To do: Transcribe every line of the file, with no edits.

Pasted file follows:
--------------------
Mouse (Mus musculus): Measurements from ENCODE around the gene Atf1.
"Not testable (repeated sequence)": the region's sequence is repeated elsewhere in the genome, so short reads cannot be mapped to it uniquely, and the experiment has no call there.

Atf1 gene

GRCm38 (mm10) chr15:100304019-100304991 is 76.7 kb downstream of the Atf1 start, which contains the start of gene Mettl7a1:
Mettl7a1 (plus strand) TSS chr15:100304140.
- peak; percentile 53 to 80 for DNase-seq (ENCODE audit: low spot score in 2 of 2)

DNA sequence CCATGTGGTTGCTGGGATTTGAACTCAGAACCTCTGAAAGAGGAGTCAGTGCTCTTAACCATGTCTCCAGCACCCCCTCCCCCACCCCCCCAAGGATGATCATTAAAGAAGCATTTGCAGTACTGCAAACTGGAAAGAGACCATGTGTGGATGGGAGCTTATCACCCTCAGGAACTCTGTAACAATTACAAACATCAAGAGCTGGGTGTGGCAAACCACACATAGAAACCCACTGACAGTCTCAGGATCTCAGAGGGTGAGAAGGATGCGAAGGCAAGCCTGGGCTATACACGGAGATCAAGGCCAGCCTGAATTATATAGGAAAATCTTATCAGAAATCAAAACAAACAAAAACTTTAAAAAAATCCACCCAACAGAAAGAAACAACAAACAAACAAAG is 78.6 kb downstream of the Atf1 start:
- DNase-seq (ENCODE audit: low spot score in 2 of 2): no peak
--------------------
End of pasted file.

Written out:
Mouse (Mus musculus): Measurements from ENCODE around the gene Atf1.
"Not testable (repeated sequence)": the region's sequence is repeated elsewhere in the genome, so short reads cannot be mapped to it uniquely, and the experiment has no call there.

Atf1 gene

GRCm38 (mm10) chr15:100304019-100304991 is 76.7 kb downstream of the Atf1 start, which contains the start of gene Mettl7a1:
Mettl7a1 (plus strand) TSS chr15:100304140.
- peak; percentile 53 to 80 for DNase-seq (ENCODE audit: low spot score in 2 of 2)

DNA sequence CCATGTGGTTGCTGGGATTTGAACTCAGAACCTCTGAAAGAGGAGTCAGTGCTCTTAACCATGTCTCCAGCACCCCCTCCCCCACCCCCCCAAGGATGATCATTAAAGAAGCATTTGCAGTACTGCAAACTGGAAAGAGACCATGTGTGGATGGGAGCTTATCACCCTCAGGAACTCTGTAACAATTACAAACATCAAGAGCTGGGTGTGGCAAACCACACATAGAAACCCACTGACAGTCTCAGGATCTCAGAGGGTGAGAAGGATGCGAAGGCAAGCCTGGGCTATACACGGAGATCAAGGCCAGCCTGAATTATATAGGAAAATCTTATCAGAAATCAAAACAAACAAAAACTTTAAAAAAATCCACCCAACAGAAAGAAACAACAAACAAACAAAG is 78.6 kb downstream of the Atf1 start:
- DNase-seq (ENCODE audit: low spot score in 2 of 2): no peak